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Voice Over Math: Less Than 100% = Zero.
What Stops You From Going All The Way?
August 9, 2016

By Jim Conlan
Voice Talent, Coach & Producer

In a previous life, when I thought I was going to be a painter, I had a breakthrough one day that I wanted to share with my painting professor and mentor.

I proudly showed him the canvases and waited for the handshake. It didn’t happen.

Instead, he said, "OK, I see what you’re trying to do here. But it’s a long way from the richness and depth you’re capable of. You need to take it all the way – one hundred percent.”  


If there is one moment in my work with voice over students, one forehead-smacking moment that makes the difference in their professional development, it’s the realization that they aren’t playing full-out.  

As we develop our talents and skills, there’s a tendency to say, "Well, that sounded pretty good.”

But "pretty good” is just a milestone, not a destination. The mark of a professional is the ability to recognize these milestones as steps toward one hundred percent.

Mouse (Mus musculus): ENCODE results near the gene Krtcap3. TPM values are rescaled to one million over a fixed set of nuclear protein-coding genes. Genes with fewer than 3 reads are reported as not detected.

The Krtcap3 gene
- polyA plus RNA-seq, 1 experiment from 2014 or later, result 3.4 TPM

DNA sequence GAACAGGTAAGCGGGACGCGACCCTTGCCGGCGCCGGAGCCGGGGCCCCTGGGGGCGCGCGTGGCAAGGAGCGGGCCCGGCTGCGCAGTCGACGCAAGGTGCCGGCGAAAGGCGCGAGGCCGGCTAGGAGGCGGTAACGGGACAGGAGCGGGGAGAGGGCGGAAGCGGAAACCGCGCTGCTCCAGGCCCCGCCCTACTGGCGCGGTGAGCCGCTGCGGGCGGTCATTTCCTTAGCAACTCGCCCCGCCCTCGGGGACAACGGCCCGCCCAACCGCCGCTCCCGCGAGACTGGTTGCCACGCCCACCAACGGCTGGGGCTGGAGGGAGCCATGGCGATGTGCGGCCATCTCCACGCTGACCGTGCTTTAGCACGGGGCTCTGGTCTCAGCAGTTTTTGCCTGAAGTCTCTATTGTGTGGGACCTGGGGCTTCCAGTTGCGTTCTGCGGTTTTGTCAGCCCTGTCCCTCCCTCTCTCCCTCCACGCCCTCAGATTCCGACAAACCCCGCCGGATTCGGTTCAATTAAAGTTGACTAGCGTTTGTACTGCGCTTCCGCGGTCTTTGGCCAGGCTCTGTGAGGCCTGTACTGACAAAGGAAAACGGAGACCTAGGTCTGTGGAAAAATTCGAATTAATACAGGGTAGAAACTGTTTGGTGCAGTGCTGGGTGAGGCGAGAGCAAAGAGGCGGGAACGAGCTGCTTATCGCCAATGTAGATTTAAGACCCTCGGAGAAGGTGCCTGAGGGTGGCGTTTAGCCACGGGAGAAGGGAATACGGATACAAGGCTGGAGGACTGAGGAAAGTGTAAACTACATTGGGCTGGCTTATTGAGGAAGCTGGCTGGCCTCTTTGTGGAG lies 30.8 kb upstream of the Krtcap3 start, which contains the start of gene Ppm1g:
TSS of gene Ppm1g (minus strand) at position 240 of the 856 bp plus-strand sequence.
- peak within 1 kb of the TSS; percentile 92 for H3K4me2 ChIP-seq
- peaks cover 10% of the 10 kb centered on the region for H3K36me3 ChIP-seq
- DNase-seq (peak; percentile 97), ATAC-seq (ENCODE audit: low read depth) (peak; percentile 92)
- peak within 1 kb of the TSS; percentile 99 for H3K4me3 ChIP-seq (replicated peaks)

But often there’s a reluctance to go all the way, and I think I know why.

I think it’s fear: fear of going too far, of sounding ridiculous, of going over the top.

Well, from what I’ve been hearing, a lot of voice talent is a long way from the top! So if fear seems to be holding my student back, I ask this question:
"How passionate are you about what you’re saying?”
Much of the time, failing to deliver fully is failing to connect fully to what you are saying. And connecting to what you’re saying depends on how you feel about what you’re saying.

This applies, by the way, to any type of voice over project, whether it’s a bodice-ripper novel or a punch-press training video.  

What’s at stake? One hundred percent = a career. Less than one hundred percent =  no career. You do the math. 

Jim Conlan is a voice actor, coach, producer and audiobook narrator with a wide variety of fiction and non-fiction titles available on Audible and in bookstores. Some of his favorites include Moby-Dick, Island Life, by William Meikle, and To Timbuktu for a Haircut, by Rick Antonson.


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Comments (1)
Drew Montgomery
8/9/2016 at 4:31 PM

"Fear. Fear of going too far, of sounding ridiculous, of going over the top."

This is especially true for those of us with a radio background, who have been desperately fighting "announceritis" disease for any length of time. With good coaches, you discover ways to emphasize specific points WITHOUT all that ridiculous inflection that we were taught to do.
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